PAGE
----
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For Women, Being Mindful Beyond Economic Growth

Posted on the 26 September 2011 by Center For International Private Enterprise @CIPEglobal

For women, being mindful beyond economic growth

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“There was only one man out of the 40 audience members!” my old colleague emailed me immediately after she led a lecture on gender diversity and corporate governance in Lahore. “We can’t talk about gender diversity with only women! What’s the point in raising awareness about this issue if only one side of the party is interested?”

Her frustration still resonates with me whenever I read anything related to gender and development. The World Bank recently published its annual World Development Report, and this year’s focus is gender equality. Interestingly, this report sheds light on a topic that hasn’t been discussed much: how economic growth doesn’t automatically help eliminate gender gaps if it is not accompanied by meaningful reforms and dialogue on gender issues.

While women today participate in the economy as much as men do — women now represent 40% of the world’s total labor force — this has not led to equal employment opportunities or equal earnings for men and women. Gender-based income disparity occurs because women continue to have more responsibilities with child care and household chores than men. Women subsequently pursue jobs that allow them to do both: make money and take care of the home. Such jobs are usually lower-paid, part time, or in the informal sector.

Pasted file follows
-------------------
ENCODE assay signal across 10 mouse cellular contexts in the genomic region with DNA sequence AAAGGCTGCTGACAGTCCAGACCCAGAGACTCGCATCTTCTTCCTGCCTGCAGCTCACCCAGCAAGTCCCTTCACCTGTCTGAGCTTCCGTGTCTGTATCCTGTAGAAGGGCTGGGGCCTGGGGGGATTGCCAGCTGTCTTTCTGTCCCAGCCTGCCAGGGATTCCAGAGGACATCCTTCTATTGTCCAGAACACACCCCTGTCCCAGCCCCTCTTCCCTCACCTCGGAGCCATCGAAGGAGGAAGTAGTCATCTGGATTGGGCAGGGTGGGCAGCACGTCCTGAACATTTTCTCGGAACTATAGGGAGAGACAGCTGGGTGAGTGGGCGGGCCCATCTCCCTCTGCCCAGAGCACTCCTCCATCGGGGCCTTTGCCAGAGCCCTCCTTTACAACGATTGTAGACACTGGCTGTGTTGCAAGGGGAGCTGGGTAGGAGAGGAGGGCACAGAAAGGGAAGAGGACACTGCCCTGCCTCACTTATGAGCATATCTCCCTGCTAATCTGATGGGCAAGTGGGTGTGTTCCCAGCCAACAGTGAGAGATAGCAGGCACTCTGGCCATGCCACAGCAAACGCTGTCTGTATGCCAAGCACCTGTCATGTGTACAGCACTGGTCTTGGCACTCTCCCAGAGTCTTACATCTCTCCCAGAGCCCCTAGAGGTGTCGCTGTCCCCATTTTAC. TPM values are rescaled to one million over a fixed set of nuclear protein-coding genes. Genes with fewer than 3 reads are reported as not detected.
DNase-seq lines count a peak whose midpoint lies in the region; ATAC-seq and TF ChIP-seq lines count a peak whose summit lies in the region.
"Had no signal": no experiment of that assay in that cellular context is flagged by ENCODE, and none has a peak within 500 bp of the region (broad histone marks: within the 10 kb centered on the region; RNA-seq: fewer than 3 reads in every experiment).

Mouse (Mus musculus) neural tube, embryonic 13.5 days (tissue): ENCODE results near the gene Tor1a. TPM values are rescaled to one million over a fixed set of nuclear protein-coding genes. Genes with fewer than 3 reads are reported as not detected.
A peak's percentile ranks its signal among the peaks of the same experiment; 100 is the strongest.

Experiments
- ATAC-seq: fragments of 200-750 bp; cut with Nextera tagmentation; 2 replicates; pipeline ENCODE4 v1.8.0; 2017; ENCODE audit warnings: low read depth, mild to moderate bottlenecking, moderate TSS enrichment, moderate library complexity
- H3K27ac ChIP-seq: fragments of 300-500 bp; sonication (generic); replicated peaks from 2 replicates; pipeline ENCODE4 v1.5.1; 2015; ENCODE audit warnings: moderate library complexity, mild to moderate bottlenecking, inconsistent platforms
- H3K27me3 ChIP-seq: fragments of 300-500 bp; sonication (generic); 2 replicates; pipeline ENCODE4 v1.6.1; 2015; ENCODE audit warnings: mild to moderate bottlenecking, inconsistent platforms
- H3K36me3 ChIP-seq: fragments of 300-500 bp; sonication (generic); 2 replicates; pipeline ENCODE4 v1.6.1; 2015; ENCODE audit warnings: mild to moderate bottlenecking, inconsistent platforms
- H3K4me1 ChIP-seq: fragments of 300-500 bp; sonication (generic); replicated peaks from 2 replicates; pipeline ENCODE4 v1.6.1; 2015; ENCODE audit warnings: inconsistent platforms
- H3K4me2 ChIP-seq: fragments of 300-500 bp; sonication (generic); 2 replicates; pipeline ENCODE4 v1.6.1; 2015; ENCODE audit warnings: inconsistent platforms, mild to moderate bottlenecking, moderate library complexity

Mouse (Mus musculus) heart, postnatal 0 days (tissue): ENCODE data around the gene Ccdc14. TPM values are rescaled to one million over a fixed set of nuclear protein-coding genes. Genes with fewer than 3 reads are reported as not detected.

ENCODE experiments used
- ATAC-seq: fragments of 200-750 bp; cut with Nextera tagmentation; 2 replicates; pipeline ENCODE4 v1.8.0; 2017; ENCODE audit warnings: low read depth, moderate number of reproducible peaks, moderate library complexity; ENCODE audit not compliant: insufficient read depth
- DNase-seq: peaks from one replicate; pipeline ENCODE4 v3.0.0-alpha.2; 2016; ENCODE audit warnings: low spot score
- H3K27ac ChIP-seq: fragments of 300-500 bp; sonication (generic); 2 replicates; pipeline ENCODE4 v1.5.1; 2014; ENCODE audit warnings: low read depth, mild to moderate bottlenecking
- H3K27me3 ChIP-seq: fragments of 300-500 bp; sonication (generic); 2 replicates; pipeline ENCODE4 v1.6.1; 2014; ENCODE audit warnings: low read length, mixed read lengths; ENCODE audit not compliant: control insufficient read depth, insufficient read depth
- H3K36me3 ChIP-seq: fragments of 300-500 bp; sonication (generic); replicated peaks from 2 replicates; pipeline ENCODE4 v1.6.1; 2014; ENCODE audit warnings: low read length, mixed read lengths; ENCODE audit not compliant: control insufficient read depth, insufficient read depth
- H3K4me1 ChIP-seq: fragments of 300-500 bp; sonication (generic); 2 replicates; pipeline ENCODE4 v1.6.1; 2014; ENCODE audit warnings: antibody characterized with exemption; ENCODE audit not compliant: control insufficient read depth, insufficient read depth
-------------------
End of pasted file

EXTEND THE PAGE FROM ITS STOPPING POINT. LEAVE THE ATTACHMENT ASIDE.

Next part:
As a result, many economies fail to reach their fullest potential because they under-value a large portion of their labor force. The report suggests that policymakers should close differences in access to economic opportunities by looking at various challenges. That includes lifting women’s time constraints by providing child care (such as Colombia’s subsidized daycare program), improving women’s access to productive resources (such as land titles), and tackling information problems and institutional biases that work against women (such as the use of quotas or job placement programs in Jordan).

But I would like to make another suggestion: we also need to incorporate men into the conversation. Resolving this issue shouldn’t just take the path of empowering women by passing women-friendly laws or creating more daycare centers. Men must be challenged to reevaluate traditional gender roles. Resources should target initiatives that encourage men to appreciate the benefits of gender equality. Policymakers should frame gender-related topics as socio-economic issues affecting everyone, not just half of the population.

Beyond my colleagues disappointment with the lack of male attendance at her event, unless both men and women work together to understand the causes of gender inequality, many economies – and societies – will remain unable to realize their full potential.

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